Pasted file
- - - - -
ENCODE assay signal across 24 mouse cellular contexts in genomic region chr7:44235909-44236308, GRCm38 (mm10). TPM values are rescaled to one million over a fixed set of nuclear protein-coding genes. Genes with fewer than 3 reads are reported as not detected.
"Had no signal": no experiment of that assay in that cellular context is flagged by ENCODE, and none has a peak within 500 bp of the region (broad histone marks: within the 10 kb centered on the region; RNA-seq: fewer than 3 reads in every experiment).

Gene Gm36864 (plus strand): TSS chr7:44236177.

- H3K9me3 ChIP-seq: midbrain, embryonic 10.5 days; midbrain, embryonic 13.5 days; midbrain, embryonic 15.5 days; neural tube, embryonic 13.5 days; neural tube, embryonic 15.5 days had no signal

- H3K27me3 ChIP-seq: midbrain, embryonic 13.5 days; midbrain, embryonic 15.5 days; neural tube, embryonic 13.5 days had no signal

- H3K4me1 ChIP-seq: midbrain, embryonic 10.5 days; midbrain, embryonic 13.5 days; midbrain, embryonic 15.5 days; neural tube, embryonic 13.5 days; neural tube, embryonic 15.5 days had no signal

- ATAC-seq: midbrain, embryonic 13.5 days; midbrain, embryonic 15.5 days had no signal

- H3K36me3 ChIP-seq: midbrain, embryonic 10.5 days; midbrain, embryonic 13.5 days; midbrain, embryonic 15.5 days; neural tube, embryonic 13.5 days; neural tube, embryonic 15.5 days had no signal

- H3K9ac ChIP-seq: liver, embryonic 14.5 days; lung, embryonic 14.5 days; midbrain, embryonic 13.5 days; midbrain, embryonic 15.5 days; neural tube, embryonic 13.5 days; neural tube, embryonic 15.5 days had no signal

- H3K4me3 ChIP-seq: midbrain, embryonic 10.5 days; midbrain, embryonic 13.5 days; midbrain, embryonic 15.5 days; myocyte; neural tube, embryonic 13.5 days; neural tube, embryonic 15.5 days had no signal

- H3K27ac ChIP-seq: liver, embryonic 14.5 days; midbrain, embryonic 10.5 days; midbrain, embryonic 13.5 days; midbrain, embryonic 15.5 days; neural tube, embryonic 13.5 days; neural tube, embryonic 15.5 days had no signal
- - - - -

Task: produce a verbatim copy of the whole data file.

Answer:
ENCODE assay signal across 24 mouse cellular contexts in genomic region chr7:44235909-44236308, GRCm38 (mm10). TPM values are rescaled to one million over a fixed set of nuclear protein-coding genes. Genes with fewer than 3 reads are reported as not detected.
"Had no signal": no experiment of that assay in that cellular context is flagged by ENCODE, and none has a peak within 500 bp of the region (broad histone marks: within the 10 kb centered on the region; RNA-seq: fewer than 3 reads in every experiment).

Gene Gm36864 (plus strand): TSS chr7:44236177.

- H3K9me3 ChIP-seq: midbrain, embryonic 10.5 days; midbrain, embryonic 13.5 days; midbrain, embryonic 15.5 days; neural tube, embryonic 13.5 days; neural tube, embryonic 15.5 days had no signal

- H3K27me3 ChIP-seq: midbrain, embryonic 13.5 days; midbrain, embryonic 15.5 days; neural tube, embryonic 13.5 days had no signal

- H3K4me1 ChIP-seq: midbrain, embryonic 10.5 days; midbrain, embryonic 13.5 days; midbrain, embryonic 15.5 days; neural tube, embryonic 13.5 days; neural tube, embryonic 15.5 days had no signal

- ATAC-seq: midbrain, embryonic 13.5 days; midbrain, embryonic 15.5 days had no signal

- H3K36me3 ChIP-seq: midbrain, embryonic 10.5 days; midbrain, embryonic 13.5 days; midbrain, embryonic 15.5 days; neural tube, embryonic 13.5 days; neural tube, embryonic 15.5 days had no signal

- H3K9ac ChIP-seq: liver, embryonic 14.5 days; lung, embryonic 14.5 days; midbrain, embryonic 13.5 days; midbrain, embryonic 15.5 days; neural tube, embryonic 13.5 days; neural tube, embryonic 15.5 days had no signal

- H3K4me3 ChIP-seq: midbrain, embryonic 10.5 days; midbrain, embryonic 13.5 days; midbrain, embryonic 15.5 days; myocyte; neural tube, embryonic 13.5 days; neural tube, embryonic 15.5 days had no signal

- H3K27ac ChIP-seq: liver, embryonic 14.5 days; midbrain, embryonic 10.5 days; midbrain, embryonic 13.5 days; midbrain, embryonic 15.5 days; neural tube, embryonic 13.5 days; neural tube, embryonic 15.5 days had no signal